Take a step forward Eske Willerslev, a DNA scientist and director of the Center for Geogenetics at the University of Copenhagen. Eske, a former adventurer who once led expeditions across Siberia and Greenland, blasted a thousand years of Viking history with his cutting-edge research.
His work showed that the Vikings were not just Scandinavians. Analysis of 400 skeletons from burial sites across Scotland and Greenland actually revealed that many of those buried did not have a Scandinavian genetic history, with some being locals and others with even links with southern Europe and Asia.
“Of course there are Scandinavians, Danes, who are Vikings, a lot of them. But there are also Vikings who have no genetic ancestry from Scandinavia,” Eske explains.
It seems Viking was more of a job description, a way of life rather than a birth oddity. These skeletons were buried in Viking rituals, with the same swords and shields you would expect to find in Scandinavia.
“Our whole identity as Scandinavians … is based on Viking myth. But you know, as a researcher, what is your goal? Your goal is to find out what really happened rather than ‘what do we think – us that it happened or that we imagine that it happened “.”
And Eske has another surprise.
“[They] were less blond and blue-eyed than Scandinavians today. “
It seems that our preconceptions about this cornerstone of Danish history have indeed been swept aside.
A rebellious side
Copenhagen has developed an international reputation for its simplicity, consensus mentality and reasonableness. But that doesn’t mean he doesn’t have a rebellious side. And nowhere is this more evident than Christiania.
The famous Free City of the Danish capital dates back to 1971, when a group of free-spirited settlers broke into the Bådmandsgade military barracks and set up what has become one of the most common collective life experiences. famous in the world.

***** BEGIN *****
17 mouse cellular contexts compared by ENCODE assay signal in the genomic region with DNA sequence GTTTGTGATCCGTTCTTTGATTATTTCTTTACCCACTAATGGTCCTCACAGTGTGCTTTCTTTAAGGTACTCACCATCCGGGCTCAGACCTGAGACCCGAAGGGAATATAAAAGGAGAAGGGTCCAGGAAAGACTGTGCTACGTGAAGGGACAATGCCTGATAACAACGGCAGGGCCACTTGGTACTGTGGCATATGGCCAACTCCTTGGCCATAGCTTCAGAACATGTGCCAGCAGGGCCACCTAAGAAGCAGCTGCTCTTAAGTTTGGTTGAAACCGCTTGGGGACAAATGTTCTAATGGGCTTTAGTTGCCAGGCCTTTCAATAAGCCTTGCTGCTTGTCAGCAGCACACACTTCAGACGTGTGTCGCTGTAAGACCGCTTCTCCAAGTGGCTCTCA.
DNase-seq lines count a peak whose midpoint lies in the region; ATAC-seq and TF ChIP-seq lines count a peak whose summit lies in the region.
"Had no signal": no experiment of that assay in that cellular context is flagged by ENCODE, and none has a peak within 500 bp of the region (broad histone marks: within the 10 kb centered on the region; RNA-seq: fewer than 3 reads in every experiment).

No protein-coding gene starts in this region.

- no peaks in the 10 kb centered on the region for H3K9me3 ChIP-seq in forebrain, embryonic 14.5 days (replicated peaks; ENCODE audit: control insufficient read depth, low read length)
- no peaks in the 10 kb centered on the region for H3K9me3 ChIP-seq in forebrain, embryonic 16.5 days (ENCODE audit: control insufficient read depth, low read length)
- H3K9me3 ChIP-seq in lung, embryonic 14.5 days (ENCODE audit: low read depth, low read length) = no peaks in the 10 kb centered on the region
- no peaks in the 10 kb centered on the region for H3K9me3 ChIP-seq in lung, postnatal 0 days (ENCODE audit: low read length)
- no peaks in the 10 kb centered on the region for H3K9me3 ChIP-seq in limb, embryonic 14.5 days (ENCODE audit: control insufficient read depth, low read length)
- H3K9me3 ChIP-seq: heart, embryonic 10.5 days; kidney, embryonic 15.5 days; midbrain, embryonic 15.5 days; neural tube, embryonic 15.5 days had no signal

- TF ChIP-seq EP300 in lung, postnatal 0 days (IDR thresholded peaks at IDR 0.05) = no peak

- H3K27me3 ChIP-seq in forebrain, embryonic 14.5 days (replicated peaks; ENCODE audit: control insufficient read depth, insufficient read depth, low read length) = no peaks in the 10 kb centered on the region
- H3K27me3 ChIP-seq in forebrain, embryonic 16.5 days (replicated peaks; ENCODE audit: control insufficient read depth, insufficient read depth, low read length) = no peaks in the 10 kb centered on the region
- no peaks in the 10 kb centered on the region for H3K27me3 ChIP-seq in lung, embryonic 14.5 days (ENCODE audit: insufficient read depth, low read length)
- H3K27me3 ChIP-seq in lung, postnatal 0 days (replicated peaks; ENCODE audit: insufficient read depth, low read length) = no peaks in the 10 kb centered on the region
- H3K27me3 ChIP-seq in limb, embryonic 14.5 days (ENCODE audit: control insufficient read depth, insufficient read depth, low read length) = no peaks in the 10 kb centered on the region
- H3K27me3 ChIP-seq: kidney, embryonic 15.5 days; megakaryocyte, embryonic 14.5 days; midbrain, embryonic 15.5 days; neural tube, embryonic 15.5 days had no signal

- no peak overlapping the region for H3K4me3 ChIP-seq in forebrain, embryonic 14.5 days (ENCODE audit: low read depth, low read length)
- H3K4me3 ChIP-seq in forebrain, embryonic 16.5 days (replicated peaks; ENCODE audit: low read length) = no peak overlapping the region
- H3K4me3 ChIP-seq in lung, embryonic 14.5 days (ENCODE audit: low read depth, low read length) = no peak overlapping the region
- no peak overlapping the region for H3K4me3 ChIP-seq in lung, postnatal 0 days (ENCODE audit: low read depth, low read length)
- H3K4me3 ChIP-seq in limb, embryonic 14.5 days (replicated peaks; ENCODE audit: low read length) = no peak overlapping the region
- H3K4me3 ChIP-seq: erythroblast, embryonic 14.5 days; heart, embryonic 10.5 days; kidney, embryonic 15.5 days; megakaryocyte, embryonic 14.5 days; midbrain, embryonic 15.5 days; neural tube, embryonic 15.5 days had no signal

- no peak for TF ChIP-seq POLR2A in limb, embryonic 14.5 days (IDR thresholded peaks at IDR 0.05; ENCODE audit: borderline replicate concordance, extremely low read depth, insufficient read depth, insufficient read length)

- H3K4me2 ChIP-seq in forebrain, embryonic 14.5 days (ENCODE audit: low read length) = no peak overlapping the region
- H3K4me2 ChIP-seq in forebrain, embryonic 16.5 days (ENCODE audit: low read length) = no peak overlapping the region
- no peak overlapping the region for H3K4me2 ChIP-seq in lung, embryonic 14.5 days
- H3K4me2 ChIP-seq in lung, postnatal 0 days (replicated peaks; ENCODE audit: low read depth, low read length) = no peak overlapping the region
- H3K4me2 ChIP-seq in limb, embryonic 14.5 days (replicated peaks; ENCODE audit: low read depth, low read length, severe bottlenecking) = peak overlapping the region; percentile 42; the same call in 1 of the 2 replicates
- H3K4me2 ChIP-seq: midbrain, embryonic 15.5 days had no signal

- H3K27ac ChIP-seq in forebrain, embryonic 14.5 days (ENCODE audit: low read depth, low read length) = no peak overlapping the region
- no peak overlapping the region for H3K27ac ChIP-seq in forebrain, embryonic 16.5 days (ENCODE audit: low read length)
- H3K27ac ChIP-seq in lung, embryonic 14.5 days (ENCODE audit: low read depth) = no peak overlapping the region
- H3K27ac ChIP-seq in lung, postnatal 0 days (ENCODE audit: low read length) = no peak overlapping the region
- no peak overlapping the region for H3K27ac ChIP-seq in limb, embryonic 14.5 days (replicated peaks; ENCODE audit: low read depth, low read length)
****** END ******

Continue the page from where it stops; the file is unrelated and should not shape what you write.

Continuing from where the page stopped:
During this time, Christiania became known for her free and easy-going approach to life, with critics pointing to issues with open drug use and the region’s links to organized crime. Visitors are cautioned not to take photos around its infamous Pusher Street, with a list of rules visible to anyone entering this unique corner of Copenhagen.
Since 2011, however, the area has been owned by the Freetown Christiania Foundation, a group committed to protecting their way of life and the place they have called home for 50 years.
So what makes him so good looking after all these years?
Tanja Zebell is a longtime resident and remains committed to the cause of community living and doing things differently. Slipping through the quiet streets of Christiania on roller skates, she is an image of the rebellious spirit that still endures here. She is passionate about the town where she lives and especially by the art that adorns the walls of the neighborhood. The graffiti, she explains, is part of the charm of the place.
“You look at what’s already painted over there and then you ask yourself, ‘can I do better? “If the answer is no, then you won’t repaint,” she said firmly.
This polite rebellion is particularly Danish in its sensitivity. One side rebels, the other tolerates. One side grows, the other recognizes. This is what makes Copenhagen and Denmark in general such a warm and welcoming place.
In the less rebellious setting of a traditional Danish bakery, Danish globetrotting correspondent and author Ulla Terkelsen is in a thoughtful mood. Ulla has worked and traveled all over the world, but still has a deep affection for the place she lived for the first 20 years of her life. Like Tanja, she loves this city.
“I think it’s a very beautiful country. I think it’s also a very practical and sensible country,” she says of traditional Weinerbrod.
“When you are here you are as if you left the world. The world is dangerous and different and you come out and enter a very pretty garden. Very well kept where everything is soft and pleasant. But outside the garden gate, something else is happening. “
Terkelsen says that as she walks the pretty cobblestone streets of her hometown, she develops an emotional reflection on connections to her family and her past, tapping into a larger feeling that Copenhagen is a place to return to.
This meaning is perhaps best summed up in the fairy tales that originate from these shores. The safety, enchantment and wonder of home, but with a twist in history, whether in rebellious Christiania or the new science revealing the truth about Vikings and Denmark’s past. It is fair to say that if you visit Copenhagen you can live happily ever after.